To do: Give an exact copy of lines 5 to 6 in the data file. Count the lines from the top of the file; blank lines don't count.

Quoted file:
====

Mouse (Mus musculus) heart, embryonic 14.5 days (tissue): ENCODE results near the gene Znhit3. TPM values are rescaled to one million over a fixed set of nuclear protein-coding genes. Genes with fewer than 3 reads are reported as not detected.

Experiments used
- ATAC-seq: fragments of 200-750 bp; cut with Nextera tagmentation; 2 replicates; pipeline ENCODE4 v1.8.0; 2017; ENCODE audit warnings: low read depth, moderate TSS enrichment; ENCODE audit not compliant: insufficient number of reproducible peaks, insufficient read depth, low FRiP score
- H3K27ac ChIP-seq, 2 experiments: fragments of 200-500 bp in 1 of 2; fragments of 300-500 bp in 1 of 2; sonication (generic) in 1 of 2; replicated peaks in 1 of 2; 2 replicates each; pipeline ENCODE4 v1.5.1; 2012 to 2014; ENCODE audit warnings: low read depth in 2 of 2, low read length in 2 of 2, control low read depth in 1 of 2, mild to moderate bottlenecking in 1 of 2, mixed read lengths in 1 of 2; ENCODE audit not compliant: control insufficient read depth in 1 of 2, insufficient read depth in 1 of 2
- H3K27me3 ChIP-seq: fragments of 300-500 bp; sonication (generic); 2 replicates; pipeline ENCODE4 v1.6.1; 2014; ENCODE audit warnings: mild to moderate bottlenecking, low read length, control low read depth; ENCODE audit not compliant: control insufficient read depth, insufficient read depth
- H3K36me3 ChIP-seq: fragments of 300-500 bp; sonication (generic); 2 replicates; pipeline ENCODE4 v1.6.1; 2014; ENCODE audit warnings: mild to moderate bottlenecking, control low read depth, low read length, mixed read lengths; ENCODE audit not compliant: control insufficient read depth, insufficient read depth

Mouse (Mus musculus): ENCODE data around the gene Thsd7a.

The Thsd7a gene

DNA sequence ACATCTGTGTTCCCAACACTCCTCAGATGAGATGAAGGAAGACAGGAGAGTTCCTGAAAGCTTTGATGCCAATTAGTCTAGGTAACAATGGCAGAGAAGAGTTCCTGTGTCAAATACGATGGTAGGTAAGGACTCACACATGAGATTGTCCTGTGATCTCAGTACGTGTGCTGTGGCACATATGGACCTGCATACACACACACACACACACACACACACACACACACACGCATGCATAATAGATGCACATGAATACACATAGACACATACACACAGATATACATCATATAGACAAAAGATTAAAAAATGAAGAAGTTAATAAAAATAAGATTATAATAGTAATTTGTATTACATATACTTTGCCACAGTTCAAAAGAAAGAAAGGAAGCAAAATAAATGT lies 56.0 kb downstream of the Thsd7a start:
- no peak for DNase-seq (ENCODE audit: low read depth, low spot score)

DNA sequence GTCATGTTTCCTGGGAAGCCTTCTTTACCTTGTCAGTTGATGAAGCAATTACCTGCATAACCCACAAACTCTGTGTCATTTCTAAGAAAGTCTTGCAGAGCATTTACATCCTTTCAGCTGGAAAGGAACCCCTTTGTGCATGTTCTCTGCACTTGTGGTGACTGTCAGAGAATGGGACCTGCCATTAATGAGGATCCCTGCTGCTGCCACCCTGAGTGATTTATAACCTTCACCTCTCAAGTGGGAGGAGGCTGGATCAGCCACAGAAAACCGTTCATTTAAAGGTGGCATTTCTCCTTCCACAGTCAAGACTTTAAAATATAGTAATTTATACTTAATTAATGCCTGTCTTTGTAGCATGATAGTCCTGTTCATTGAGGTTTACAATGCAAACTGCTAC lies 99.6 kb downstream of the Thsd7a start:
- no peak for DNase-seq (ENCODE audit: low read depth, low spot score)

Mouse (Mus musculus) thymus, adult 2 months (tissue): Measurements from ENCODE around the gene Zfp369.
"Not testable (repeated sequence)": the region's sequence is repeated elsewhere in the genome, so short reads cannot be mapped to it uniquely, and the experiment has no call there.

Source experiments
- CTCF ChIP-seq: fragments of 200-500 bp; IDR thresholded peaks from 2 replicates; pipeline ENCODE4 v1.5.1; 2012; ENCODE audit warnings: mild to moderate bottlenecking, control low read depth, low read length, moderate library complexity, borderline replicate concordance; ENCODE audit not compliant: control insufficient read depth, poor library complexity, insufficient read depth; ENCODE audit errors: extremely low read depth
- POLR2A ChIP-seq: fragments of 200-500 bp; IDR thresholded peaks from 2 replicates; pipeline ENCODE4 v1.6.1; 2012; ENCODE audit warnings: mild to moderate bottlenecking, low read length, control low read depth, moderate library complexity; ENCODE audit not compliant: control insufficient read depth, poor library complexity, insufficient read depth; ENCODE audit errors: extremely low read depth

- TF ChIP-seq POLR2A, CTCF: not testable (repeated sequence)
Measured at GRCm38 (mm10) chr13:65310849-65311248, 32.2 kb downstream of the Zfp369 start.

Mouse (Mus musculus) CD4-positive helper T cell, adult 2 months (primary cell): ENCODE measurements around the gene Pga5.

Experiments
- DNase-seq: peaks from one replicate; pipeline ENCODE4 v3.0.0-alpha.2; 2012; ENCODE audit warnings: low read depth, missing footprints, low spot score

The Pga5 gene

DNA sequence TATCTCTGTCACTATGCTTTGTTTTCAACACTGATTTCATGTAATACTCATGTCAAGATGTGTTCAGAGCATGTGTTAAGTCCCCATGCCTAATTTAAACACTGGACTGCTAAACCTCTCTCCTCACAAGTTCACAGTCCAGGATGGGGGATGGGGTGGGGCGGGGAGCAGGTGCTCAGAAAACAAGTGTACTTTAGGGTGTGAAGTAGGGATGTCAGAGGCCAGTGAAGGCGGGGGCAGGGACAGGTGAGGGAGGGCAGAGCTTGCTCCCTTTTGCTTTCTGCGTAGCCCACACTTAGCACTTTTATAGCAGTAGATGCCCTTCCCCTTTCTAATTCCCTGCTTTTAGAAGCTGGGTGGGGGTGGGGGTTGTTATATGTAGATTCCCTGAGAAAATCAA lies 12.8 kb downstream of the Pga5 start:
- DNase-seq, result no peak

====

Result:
- H3K27me3 ChIP-seq: fragments of 300-500 bp; sonication (generic); 2 replicates; pipeline ENCODE4 v1.6.1; 2014; ENCODE audit warnings: mild to moderate bottlenecking, low read length, control low read depth; ENCODE audit not compliant: control insufficient read depth, insufficient read depth
- H3K36me3 ChIP-seq: fragments of 300-500 bp; sonication (generic); 2 replicates; pipeline ENCODE4 v1.6.1; 2014; ENCODE audit warnings: mild to moderate bottlenecking, control low read depth, low read length, mixed read lengths; ENCODE audit not compliant: control insufficient read depth, insufficient read depth